Two years ago, Niger’s media ombudsman judged the local press healthy. In 2001, that assessment seemed optimistic at best. Journalists in this vast, impoverished country remained at odds with the administration of President Mamadou Tandja.
In January, three local media rights groups accused public authorities of “suffocating the press.” The Niger Press Association (ANEPI), the Reporters’ Network for Human Rights (RJDH), and the Union of Private Press Journalists (UJPN) said in a joint statement that colleagues who criticized the government faced threats, illegal arrest, and rigged court cases, and that preventive detention was a common means of censorship.
The statement urged authorities to respect the principles of democracy and obey Niger’s constitution and laws. But Niger’s unimpressed officials kept on filing criminal charges against media outlets that accused them of corruption.
In May, President Tandja filed charges against the independent newspaper Mat-Info for printing allegedly false information about his health. The case was dropped on May 18, but it had created a useful precedent for other senior officials with grievances against the press.
Corruption, meanwhile, continued to take a serious toll on the country’s meager finances. In April, for example, Kenya’s East African daily reported that Niger had spent almost US$60,000 on toilet paper rolls for five senior members of parliament from the governing coalition.
To no avail, opposition leaders called for an investigation into the management of public funds. They were equally unsuccessful in urging President Tandja to order a state probe into the April 1999 assassination of former president Ibrahim Bare Mainassara.
However, the opposition was instrumental in launching Parliament’s own radio station. Billed as “a radio [station] for the expression of democracy,” La Voix de l’Hemicycle (The Voice of the National Assembly) went on the air April 24.
On May 3, World Press Freedom Day, the three leading media rights groups (ANEPI, RJDH and UJPN) asked the state to contribute US$1.8 million to a media development fund. The government declined, citing earlier donations and an expensive military campaign to disarm ethnic Tuareg and Toubou rebels, still active along the border with Libya despite a 1997 amnesty law that was supposed to integrate the rebels into military and civil service.
On October 19, after a Niamey court sentenced publisher Abdoulaye Tiémogo of Le Canard Enchaîné to six months in jail for allegedly defaming agriculture minister Wassalké Boukari, the government argued that prison would improve Tiémogo’s ethics. (Boukari was also awarded US$6,700 in damages.)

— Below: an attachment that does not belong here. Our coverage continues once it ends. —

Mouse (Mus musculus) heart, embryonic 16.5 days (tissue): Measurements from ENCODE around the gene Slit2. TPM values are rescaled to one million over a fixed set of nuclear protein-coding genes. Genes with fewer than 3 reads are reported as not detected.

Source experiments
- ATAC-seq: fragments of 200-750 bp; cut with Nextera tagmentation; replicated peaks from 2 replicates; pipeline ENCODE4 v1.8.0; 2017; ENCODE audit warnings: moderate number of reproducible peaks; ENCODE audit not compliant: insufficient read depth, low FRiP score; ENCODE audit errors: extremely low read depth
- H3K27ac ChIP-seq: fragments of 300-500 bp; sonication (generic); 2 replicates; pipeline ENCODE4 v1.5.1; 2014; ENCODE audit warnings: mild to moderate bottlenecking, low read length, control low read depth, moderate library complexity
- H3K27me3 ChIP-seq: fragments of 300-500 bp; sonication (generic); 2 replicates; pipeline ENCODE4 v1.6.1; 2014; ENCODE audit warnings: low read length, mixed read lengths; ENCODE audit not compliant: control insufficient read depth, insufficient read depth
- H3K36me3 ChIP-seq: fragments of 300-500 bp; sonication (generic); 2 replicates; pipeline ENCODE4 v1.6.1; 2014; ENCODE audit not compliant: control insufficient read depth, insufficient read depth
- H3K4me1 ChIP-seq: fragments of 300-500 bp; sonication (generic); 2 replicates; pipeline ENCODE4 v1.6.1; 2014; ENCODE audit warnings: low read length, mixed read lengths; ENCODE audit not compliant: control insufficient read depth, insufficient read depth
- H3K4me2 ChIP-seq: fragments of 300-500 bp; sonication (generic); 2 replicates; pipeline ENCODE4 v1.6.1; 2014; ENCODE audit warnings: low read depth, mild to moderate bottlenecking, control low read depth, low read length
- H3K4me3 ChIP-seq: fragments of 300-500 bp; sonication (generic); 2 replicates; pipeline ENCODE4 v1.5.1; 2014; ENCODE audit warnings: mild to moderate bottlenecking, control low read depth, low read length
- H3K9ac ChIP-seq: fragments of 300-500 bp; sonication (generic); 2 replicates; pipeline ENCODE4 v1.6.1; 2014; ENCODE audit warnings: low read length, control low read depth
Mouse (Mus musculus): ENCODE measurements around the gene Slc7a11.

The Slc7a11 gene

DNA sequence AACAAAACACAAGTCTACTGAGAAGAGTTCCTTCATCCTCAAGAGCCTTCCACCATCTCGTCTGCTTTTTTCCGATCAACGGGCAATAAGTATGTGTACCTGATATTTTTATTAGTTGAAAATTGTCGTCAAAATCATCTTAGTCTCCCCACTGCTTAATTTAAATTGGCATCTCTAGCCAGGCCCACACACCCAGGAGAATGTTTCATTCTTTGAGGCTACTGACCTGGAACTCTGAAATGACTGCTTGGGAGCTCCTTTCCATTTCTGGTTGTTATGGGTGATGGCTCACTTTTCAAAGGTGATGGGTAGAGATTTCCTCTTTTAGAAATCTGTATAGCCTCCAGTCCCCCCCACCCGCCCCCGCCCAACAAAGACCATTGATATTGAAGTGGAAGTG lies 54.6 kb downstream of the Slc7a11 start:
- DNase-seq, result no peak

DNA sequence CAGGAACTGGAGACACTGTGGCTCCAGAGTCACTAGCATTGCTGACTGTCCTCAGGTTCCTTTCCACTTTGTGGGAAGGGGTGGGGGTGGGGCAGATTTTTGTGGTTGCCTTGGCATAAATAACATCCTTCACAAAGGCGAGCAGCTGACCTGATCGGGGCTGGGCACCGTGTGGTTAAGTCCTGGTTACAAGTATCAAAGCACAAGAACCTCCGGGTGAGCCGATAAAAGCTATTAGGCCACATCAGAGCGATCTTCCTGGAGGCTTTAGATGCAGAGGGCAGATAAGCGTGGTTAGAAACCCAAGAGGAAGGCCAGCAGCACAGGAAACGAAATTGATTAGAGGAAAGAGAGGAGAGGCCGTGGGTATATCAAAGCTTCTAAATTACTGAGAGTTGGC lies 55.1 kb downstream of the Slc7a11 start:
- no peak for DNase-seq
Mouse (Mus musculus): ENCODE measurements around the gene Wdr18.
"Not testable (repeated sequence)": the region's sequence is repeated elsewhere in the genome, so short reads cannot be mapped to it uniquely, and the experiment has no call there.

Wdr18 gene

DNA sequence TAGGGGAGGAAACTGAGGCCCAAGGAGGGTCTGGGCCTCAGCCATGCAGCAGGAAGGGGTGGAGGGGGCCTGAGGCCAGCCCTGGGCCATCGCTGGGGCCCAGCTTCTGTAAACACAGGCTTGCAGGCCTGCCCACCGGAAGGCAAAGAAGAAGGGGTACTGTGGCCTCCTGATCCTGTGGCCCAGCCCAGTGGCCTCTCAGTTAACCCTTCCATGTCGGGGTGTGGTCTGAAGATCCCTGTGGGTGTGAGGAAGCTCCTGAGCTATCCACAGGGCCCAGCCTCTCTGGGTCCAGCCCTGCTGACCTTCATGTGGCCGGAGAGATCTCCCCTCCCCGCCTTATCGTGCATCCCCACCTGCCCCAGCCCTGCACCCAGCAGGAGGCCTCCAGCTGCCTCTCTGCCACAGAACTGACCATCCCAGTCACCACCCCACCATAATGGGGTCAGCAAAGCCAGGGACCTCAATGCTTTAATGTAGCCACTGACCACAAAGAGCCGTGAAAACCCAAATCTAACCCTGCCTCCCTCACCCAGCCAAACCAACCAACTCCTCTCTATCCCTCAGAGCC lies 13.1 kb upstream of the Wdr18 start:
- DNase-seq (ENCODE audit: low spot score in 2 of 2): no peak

Tiémogo was finally released on December 7, four days after the entire private press corps walked out to protest Finance Law 2002, a new tax regime that imposes heavy levies on private news outfits. In addition to an annual registration fee of US$220, private media owners must now pay the Industrial and Commercial Profit Tax, the Value-added Tax, and a so-called Initiation Tax.
Under pressure, the government agreed to apply the new law only to news outlets with more than US$12,000 in capital. Even so, Finance Law 2002 bodes ill for the future of independent journalism in Niger.
Abdoulaye Tiemogo, Le Canard Dechainé
IMPRISONED, LEGAL ACTION
Tiemogo, publisher of the independent satirical weekly Le Canard Dechainé, was convicted of defamation in a Niamey court.
The charges against Tiemogo were brought by Minister of Agriculture Wassalke Boukari and stem from an article that appeared in Le Canard Dechainé in September. The article alleged that Boukari was involved in the embezzlement of more than 3 billion CFA ($US4 million) from the fraudulent sale of gold prospecting permits in the Komabangou area of western Niger, and that he had personally embezzled 200 million CFA (US$280,000).
Several public officials had already been arrested in connection with the gold permit scandal and were awaiting trial at the time.
After the story was published in Le Canard Dechainé, it was picked up by several other newspapers, local sources said.
Tiemogo was sentenced to six months in prison and ordered to pay a fine and damages amounting to 5.1 million CFA (US$7,200). He was remanded to prison directly after the trial.
In separate statements, two journalists associations in Niger, the Union of Private Journalists of Niger and the Niger Association of Independent Editors, condemned the conviction of Tiemogo and demanded that press violations be decriminalized.
Tiemogo was released from prison on December 7, when Boukari decided to drop the charges against him.